Beta waves are small and fast brain waves that notify that the brain is active and engaged. They are produced during the earliest stages of sleep when you are still awake and alert.

Once it begins to relax, it lights up along with alpha waves. In this transition stage into a deep sleep, you may experience strange and vivid sensations known as hypnagogic hallucinations. Examples may include sensations of falling from a tall building or a cliff.

Stage 1 of NREM

As it is the beginning stage, it is the transitioning between wakefulness and sleep during the first sleep cycle. The most common occurrences of an example for this stage has to be those times when you awaken someone only for them to reply back that they weren’t sleeping at all.

During this transitioning stage of sleep:

Your brain will be slower than it was when you were awake.

Your heartbeat rate, breathing and eye movements will also slow down.

Your body relaxes and you might experience your muscles twitching.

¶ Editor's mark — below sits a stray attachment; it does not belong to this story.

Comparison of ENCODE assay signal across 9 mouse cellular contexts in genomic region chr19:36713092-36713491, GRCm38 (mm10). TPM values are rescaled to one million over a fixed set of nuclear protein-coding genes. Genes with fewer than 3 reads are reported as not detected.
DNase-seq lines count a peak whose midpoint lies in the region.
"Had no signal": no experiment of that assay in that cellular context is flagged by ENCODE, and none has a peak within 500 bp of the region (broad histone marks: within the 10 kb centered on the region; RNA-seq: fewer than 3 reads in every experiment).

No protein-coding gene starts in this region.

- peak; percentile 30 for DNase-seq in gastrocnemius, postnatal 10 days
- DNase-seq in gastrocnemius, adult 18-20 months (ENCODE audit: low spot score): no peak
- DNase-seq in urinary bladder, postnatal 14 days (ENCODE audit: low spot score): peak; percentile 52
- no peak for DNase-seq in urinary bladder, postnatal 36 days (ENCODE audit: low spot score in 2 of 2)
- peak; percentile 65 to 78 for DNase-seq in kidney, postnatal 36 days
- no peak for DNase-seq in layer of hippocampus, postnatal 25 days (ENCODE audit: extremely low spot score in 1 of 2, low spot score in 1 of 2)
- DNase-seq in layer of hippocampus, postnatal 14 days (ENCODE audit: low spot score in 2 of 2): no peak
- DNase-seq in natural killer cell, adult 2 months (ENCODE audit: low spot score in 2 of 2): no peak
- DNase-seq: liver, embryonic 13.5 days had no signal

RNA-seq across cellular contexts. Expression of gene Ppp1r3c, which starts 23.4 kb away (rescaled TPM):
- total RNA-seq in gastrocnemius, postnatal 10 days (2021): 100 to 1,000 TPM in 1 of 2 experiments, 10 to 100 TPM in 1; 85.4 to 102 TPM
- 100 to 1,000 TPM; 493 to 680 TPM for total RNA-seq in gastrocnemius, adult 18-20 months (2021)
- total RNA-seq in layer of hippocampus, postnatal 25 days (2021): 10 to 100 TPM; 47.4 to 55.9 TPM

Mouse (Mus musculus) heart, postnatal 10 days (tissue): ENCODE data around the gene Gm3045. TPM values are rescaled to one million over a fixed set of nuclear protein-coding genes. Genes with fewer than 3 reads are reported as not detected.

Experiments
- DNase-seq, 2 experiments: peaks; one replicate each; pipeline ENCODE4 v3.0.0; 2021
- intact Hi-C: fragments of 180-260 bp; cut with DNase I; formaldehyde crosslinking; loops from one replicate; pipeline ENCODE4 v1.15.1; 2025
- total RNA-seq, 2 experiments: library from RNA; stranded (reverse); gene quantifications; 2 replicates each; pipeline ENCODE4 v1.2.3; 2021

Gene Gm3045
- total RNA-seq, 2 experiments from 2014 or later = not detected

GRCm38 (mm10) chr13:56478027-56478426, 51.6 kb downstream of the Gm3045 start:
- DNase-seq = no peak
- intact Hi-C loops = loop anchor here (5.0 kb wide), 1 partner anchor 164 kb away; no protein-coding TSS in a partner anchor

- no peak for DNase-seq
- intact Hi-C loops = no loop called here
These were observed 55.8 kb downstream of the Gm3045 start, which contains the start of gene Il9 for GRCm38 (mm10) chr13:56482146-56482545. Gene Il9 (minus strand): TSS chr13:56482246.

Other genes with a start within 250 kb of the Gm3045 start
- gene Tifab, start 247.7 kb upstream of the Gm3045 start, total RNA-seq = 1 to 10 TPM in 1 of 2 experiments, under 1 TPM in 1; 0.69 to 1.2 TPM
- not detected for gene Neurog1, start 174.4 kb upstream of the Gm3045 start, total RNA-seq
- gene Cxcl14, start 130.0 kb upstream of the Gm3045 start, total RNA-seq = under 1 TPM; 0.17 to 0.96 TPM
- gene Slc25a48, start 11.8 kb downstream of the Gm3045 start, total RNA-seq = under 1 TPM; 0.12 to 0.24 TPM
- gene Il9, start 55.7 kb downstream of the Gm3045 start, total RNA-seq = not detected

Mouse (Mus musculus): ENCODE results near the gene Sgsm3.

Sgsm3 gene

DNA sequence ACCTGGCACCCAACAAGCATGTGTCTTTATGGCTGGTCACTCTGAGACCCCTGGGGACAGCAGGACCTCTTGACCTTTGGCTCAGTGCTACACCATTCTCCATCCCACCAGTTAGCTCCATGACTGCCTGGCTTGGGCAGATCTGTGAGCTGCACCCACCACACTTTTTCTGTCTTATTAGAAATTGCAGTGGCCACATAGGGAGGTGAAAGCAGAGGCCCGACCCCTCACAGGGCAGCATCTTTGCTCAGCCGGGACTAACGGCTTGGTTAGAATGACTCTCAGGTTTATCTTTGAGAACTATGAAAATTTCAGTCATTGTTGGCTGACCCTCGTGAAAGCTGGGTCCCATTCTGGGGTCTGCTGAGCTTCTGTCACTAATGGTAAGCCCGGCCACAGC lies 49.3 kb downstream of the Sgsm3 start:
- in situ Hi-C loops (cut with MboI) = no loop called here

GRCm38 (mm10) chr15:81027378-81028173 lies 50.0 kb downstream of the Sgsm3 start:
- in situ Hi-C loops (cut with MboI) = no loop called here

Stage 1 lasts for around 5 to 10 minutes which is only for a brief period. During this period, theta waves at high amplitude are produced which slows brain waves mostly occurring in the frontal lobe of your brain.

Stage 2 of NREM

The duration of stage 2 is about 20 minutes per cycle and approximately 50% of the total sleep cycle is spent here, according to the American Sleep Foundation.

During stage 2:

Less aware of your surroundings.

Your body temperature will decrease.

Your eyes stop moving.

Your breathing and heartbeat rate become more normal compared to stage 1.

Sleep Spindles are bursts of rapid and rhythmic brain wave activity produced by the brain.  These sleep spindles are thought to be a feature that is responsible for gathering, processing and filtering new memories which had been acquired the previous day.

At the same time, your body starts to prepare for the next stages i.e. stage 3 NREM and REM sleep.

Stage 3 of NREM